Batu Caves is a limestone hill that has a series of caves and cave temples in Gombak, Selangor, Malaysia.
It takes its name from the Sungai Batu (Stone River), which flows past the hill. It is the tenth limestone hill from Ampang. Batu Caves is also the name of a nearby village.
The cave is one of the most popular Tamil shrines outside India, and is dedicated to Lord Murugan. It is the focal point of Hindu festival of Thaipusam in Malaysia. The Batu Caves serve as the focus of the Hindu community’s yearly Thaipusam festival. They have become a pilgrimage site not only for Malaysian Hindus, but Hindus worldwide, from countries such as India, Australia and Singapore.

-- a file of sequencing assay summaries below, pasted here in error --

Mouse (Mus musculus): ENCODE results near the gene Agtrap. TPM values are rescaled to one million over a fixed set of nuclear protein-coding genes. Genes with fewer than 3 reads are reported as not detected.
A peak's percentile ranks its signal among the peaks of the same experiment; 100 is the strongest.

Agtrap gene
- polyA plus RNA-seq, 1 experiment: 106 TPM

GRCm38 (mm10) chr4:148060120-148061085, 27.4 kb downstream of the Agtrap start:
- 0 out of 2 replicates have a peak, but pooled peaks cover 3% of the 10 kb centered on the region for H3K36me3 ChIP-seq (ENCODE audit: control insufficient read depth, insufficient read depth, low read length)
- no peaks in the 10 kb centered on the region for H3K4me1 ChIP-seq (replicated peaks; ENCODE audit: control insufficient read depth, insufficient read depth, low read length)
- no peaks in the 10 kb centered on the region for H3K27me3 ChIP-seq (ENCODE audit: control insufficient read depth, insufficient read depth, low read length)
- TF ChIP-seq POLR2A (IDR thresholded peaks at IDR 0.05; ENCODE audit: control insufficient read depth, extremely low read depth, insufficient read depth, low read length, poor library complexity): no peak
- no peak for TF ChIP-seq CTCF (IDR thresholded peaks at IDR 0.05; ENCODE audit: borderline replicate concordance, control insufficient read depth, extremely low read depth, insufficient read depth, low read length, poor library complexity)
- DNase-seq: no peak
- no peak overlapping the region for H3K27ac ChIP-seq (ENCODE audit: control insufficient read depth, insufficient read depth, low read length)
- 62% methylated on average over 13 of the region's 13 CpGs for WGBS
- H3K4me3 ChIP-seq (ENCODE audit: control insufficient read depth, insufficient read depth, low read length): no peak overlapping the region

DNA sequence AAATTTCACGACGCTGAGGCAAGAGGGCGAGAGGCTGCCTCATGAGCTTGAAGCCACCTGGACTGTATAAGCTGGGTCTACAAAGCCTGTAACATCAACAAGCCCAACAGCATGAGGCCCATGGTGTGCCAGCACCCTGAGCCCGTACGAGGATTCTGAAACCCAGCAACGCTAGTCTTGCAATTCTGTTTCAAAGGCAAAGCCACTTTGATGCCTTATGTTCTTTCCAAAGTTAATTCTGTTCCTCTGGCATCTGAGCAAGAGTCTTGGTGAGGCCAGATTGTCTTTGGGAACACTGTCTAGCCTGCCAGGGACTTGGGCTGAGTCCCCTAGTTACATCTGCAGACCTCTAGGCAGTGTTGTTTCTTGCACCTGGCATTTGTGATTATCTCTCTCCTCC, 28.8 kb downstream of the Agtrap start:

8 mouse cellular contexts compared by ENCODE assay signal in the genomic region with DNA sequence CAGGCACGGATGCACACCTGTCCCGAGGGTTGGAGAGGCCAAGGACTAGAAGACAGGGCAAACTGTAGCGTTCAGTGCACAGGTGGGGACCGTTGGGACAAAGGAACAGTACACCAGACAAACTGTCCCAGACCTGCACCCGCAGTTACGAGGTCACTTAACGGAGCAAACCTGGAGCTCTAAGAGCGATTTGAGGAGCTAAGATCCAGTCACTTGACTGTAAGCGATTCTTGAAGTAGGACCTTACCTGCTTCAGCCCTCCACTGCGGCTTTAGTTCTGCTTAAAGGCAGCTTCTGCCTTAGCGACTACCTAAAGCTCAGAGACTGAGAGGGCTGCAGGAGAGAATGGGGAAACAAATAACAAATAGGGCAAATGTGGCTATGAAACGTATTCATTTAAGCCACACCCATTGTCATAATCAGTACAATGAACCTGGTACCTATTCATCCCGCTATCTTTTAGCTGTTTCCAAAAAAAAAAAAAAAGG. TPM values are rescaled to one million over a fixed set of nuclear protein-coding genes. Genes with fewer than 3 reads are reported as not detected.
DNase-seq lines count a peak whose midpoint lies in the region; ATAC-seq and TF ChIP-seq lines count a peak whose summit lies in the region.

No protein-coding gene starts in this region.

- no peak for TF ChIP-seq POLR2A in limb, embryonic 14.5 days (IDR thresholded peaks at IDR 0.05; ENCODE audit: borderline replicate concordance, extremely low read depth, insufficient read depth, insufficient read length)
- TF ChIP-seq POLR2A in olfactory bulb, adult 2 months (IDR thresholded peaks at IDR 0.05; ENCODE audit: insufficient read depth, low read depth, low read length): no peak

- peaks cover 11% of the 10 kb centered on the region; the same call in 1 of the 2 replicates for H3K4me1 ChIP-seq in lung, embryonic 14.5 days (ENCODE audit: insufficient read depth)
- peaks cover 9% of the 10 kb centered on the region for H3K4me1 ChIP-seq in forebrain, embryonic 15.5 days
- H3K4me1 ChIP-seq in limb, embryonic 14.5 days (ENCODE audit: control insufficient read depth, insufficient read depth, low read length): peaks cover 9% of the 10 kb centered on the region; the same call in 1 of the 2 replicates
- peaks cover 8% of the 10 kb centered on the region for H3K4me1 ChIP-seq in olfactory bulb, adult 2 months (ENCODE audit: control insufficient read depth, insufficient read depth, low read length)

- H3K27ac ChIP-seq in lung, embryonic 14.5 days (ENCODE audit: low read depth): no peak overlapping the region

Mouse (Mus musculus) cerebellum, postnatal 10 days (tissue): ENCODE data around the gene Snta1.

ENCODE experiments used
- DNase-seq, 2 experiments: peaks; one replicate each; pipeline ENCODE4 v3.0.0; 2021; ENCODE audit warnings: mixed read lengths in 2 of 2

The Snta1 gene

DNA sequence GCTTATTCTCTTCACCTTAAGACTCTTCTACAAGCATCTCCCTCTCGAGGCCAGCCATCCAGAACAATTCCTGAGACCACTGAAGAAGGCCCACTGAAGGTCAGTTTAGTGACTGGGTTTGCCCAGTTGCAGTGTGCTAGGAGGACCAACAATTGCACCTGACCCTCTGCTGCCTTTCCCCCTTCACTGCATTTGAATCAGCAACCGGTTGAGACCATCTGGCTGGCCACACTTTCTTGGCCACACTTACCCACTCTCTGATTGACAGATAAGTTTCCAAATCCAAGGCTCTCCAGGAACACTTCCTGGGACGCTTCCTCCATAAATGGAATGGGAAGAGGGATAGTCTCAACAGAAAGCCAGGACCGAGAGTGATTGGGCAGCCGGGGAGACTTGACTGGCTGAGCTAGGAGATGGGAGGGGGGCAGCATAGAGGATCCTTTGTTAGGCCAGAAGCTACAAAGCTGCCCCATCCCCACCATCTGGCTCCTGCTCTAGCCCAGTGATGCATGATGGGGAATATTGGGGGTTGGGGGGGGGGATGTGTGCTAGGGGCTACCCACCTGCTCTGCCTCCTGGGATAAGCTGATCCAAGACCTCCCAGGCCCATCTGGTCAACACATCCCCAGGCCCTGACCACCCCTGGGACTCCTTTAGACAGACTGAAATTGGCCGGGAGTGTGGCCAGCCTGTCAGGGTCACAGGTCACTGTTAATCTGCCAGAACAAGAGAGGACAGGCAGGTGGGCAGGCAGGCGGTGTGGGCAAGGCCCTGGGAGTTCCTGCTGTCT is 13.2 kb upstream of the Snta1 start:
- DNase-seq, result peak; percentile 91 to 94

Batu Caves in short also referred as 10th Caves or Hill for Lord Muruga as there are six important holy shrines in India and four more in Malaysia. The three others in Malaysia are Kallumalai Temple in Ipoh, Tanneermalai Temple in Penang and Sannasimalai Temple in Malacca.
There are various undeveloped caves which contain a diverse range of cave fauna, including some unique species, such as Liphistiidae spiders and Eonycteris and fruit bats. The site is also well-known for its numerous long-tailed macaques, which visitors feed — sometimes involuntarily.